Between 14th and 23rd streets in New York City lies an 80-acre community along the East River called Stuyvesant Town.
Originally built to house veterans and their families after World War II, Stuyvesant Town has since become embroiled in a controversy over citizens’ access to affordable housing and their right to live in the city, inspiring Rachael A. Woldoff, Associate Professor of Sociology, and co-authors Lisa M. Morrison and Michael R. Glass, to write the new book, “Priced Out: Stuyvesant Town and the Loss of Middle-class Neighborhoods.”
The longtime rent-stabilized residents of Stuyvesant Town have become accustomed to landlord strategies to evict them in order to bring in “market-rate” tenants; replacing older tenants with younger people seeking luxurious housing, making unnecessary upgrades to justify rent increases, spying on tenants in search of lease violations, and even cramming college students into apartments intended to as affordable housing for families.
“We talk about the current moment in time that is about deregulation. There was a time when we believed in controlling the rent for people coming home from war to make housing affordable in New York City,” said Woldoff. “Now landlords have the mindset that if you can get more money for that apartment, long-term, rent-controlled tenants have no right to be there.”
Woldoff and her coauthors were initially drawn to this story when the 2006 sale of Stuy Town became one of largest real estate transactions in U.S. history. Attempting to replace longtime residents with younger, more affluent tenants, the new owners have disrupted native residents’ sense of place, community, and their perceived quality of life.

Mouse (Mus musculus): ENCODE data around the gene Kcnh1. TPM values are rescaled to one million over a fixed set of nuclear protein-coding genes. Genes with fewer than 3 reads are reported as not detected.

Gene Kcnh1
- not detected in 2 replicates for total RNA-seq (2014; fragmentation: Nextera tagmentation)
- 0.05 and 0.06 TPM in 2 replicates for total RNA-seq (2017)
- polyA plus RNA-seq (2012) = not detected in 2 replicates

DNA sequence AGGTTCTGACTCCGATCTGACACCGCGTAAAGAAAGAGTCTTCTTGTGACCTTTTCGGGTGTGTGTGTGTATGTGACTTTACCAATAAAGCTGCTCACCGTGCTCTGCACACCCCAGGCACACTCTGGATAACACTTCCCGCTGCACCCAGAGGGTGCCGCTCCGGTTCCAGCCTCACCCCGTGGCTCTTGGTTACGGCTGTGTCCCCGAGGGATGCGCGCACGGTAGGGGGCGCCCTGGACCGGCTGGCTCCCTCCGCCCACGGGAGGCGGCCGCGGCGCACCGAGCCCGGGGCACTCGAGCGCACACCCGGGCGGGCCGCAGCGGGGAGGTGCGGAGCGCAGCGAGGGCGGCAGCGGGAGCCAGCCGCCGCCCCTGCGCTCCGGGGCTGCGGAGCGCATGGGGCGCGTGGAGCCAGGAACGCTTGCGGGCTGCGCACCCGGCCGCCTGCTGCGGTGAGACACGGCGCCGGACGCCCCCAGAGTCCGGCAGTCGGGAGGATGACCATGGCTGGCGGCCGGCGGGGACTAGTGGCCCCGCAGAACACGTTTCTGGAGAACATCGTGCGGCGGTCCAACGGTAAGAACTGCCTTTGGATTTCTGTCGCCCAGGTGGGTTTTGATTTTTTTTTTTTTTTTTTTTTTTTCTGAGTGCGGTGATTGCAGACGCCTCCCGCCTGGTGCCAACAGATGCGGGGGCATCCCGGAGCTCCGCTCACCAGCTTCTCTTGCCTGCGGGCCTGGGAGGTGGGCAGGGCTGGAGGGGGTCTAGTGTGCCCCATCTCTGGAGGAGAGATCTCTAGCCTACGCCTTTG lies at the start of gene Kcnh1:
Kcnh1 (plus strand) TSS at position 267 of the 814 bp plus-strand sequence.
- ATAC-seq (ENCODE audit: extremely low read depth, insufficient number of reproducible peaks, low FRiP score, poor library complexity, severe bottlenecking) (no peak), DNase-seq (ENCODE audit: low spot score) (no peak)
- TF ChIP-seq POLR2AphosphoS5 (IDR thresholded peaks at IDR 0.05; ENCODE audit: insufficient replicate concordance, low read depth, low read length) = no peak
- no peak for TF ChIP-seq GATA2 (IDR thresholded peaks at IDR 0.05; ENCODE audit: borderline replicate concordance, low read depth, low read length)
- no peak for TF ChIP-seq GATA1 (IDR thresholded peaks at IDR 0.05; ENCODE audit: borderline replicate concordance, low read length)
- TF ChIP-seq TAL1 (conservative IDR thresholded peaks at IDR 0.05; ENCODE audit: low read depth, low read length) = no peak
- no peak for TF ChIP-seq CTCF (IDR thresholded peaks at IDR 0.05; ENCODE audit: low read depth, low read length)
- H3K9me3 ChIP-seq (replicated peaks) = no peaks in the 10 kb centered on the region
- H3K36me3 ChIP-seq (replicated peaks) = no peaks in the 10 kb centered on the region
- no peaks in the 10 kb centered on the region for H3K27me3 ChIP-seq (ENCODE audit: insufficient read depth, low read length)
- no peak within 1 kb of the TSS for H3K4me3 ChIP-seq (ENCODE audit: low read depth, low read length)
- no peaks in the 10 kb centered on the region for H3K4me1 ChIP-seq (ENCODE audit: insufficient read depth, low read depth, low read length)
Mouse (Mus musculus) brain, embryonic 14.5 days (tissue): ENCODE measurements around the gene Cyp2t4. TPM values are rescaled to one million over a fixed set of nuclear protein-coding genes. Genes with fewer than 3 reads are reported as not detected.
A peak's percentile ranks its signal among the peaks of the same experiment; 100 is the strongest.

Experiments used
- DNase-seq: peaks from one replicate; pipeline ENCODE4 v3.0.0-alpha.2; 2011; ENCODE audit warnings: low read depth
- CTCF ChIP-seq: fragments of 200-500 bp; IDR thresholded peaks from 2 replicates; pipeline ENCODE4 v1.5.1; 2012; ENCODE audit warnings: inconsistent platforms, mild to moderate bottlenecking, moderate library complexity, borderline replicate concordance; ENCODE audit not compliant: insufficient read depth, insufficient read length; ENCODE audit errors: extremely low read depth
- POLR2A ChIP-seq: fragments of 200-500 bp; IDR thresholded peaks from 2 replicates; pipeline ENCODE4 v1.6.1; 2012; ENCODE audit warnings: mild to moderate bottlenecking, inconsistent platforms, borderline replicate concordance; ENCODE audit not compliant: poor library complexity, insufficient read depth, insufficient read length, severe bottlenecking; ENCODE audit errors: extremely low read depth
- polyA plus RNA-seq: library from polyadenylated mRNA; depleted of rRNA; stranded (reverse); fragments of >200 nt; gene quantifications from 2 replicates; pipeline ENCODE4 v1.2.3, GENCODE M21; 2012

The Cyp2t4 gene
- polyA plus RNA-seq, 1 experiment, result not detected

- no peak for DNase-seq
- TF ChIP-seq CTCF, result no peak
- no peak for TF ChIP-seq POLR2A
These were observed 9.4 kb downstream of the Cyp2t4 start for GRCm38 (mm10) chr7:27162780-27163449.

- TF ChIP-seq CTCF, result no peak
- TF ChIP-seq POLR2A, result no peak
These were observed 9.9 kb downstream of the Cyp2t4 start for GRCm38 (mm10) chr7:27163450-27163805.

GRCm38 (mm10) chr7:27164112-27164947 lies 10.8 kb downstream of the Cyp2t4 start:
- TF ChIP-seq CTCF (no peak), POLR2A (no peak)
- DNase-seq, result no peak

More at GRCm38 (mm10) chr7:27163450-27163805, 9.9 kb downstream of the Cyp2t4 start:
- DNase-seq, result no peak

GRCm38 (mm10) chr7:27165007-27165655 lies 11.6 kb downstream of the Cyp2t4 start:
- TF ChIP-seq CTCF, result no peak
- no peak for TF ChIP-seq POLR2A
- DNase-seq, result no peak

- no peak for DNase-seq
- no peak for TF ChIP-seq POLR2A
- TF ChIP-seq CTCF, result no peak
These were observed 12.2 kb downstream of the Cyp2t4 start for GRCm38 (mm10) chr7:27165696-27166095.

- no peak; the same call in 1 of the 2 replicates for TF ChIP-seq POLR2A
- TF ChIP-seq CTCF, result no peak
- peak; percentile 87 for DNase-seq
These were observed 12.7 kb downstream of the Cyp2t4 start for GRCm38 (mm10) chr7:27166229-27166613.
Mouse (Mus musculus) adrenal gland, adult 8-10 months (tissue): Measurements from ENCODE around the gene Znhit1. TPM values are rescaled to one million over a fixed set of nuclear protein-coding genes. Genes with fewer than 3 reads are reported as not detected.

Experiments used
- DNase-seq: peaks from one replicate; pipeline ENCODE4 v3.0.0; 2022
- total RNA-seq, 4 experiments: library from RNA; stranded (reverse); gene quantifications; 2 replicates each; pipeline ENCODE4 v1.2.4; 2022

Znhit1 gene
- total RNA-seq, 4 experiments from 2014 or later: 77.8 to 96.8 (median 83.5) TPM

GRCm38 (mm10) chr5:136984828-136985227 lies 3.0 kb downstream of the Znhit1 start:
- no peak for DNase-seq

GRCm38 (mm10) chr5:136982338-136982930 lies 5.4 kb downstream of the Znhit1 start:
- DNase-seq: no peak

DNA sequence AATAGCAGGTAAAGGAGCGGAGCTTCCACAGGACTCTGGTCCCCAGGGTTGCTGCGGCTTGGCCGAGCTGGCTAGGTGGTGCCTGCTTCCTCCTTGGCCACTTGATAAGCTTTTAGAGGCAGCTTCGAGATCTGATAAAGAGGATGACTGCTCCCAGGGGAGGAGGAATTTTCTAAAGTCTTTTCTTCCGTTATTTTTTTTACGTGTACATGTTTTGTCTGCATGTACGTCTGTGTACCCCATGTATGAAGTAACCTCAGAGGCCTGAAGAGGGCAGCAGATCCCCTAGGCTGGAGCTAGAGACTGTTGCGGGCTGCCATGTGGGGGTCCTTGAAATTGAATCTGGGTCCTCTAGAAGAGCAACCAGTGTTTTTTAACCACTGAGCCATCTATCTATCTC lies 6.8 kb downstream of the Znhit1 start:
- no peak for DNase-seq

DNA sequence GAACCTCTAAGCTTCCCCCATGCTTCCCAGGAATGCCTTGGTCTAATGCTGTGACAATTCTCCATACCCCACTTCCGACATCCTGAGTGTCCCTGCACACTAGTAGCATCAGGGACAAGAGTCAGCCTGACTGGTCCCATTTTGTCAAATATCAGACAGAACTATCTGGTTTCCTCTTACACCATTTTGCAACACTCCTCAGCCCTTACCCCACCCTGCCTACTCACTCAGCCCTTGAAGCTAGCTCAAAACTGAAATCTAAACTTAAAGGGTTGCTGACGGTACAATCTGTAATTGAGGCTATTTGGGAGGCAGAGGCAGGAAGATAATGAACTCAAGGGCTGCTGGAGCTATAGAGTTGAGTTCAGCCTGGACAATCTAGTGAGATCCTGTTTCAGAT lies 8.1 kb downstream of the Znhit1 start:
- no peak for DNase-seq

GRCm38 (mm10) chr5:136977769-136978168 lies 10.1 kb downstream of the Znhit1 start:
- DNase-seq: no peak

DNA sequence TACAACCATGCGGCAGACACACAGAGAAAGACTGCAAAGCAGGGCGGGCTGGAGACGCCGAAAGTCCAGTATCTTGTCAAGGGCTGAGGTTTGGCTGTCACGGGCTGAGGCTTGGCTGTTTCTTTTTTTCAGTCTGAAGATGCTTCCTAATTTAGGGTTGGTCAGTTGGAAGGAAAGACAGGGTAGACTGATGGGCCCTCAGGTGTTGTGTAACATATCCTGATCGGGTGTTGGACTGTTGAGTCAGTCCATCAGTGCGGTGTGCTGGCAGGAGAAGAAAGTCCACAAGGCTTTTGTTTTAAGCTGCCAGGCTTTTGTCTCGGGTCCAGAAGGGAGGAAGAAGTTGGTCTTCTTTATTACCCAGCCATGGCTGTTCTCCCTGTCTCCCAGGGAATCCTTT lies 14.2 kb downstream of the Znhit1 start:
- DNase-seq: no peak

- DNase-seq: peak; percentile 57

Through resident interviews, the authors offer an intimate view into the lives of different groups of tenants involved in this struggle for prime real estate in New York, from students experiencing the city for the first time to baby boomers hanging on to the vestiges of middle-class urban life.
The book examines changes in the demographics and culture of this community as market-rate residents moved in, clashing with original residents. It features interviews with residents, covers the history of the 11,250-apartment housing complex, as well as the subjects of housing insecurity, landlord interactions, neighbor relationships, and the tenants’ efforts to organize and advocate for themselves.
“Increasingly middle class people can’t live in New York City; they can’t afford it. Even the outer boroughs are expensive,” said Woldoff.
Priced Out is available March 15 from NYU Press. Her other publications include “White Flight/Black Flight: The Dynamics of Racial Change in an American Neighborhood,” winner of the 2012 Best Book in Urban Affairs Award given by the Urban Affairs Association and “High Stakes.”